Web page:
In the harsh Libyan desert in the middle of the second world war, Private Jim Moody, a signaller with the First Australian Machine Gun Battalion, found a starving puppy on a sand dune. Moody called the dog Horrie. Much more than a mascot, Horrie's exceptional hearing picked up the whine of enemy aircraft two minutes before his human counterparts and repeatedly saved the lives of the thousand-strong contingent. The little Egyptian Terrier's ritual of sitting, barking, then dashing for the trenches, had the gunners running for cover before their camp was strafed and bombed.
Where Moody went, Horrie went too, through the battle zones of the Middle East and far beyond. As the Japanese forces began their assault in Asia Moody and his soldier mates joined the fight, but not before they had smuggled Horrie onto a troop ship and a harrowing journey back to Australia where they thought their little friend would be safe. The war over, Moody brought Horrie out of hiding to raise money for the Red Cross, and the brave little dog's story became widely known. When quarantine officers pounced and demanded that the dog be put down there was a huge public outcry. Horrie had saved a thousand lives. How could a cruel bureaucracy heartlessly kill him? But defying the authorities would mean gaol for Moody and certain death for Horrie. Was Horrie, the gunner's hero, condemned to die or could Moody devise a scheme to save him?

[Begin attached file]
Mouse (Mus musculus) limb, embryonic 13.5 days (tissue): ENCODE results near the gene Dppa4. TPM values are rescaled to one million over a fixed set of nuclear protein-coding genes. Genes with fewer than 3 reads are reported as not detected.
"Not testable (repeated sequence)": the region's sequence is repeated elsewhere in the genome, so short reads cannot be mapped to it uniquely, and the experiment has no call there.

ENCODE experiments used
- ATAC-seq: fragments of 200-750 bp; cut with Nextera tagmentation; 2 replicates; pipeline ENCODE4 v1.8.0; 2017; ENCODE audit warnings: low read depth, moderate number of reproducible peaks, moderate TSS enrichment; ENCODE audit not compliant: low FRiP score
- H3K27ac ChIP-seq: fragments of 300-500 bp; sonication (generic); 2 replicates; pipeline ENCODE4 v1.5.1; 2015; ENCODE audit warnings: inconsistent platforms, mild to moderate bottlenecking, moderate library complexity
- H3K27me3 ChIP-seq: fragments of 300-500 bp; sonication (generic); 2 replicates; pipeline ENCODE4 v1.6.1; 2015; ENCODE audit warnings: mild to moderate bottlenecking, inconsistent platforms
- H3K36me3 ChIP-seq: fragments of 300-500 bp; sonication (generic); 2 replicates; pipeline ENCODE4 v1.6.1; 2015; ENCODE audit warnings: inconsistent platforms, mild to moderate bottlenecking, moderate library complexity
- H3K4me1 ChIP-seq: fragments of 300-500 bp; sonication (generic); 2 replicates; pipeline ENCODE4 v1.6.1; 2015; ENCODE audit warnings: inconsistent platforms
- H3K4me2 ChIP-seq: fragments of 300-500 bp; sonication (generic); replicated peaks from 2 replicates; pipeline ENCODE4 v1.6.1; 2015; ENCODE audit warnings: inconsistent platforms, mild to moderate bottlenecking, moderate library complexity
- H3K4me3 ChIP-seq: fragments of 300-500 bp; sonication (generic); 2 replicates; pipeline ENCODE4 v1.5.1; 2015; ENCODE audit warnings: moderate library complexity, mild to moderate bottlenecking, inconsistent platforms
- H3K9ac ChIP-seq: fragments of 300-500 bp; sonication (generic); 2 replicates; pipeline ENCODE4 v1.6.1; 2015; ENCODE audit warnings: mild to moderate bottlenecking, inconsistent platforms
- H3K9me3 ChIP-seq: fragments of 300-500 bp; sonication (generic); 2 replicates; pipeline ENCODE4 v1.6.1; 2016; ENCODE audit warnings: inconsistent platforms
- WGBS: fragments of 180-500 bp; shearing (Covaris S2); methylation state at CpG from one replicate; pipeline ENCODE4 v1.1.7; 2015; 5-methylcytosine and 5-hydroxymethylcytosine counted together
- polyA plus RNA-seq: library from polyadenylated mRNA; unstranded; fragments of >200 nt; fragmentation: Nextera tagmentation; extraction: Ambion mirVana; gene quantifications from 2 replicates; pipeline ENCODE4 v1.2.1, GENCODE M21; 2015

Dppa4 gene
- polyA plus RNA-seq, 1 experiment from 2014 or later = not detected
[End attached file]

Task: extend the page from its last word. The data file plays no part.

In the finest ANZAC tradition, Horrie the War Dog is a story of intrigue and illusion, and of sacrifice, courage and loyalty. Best-selling author, Roland Perry, tells this remarkable true story for the first time.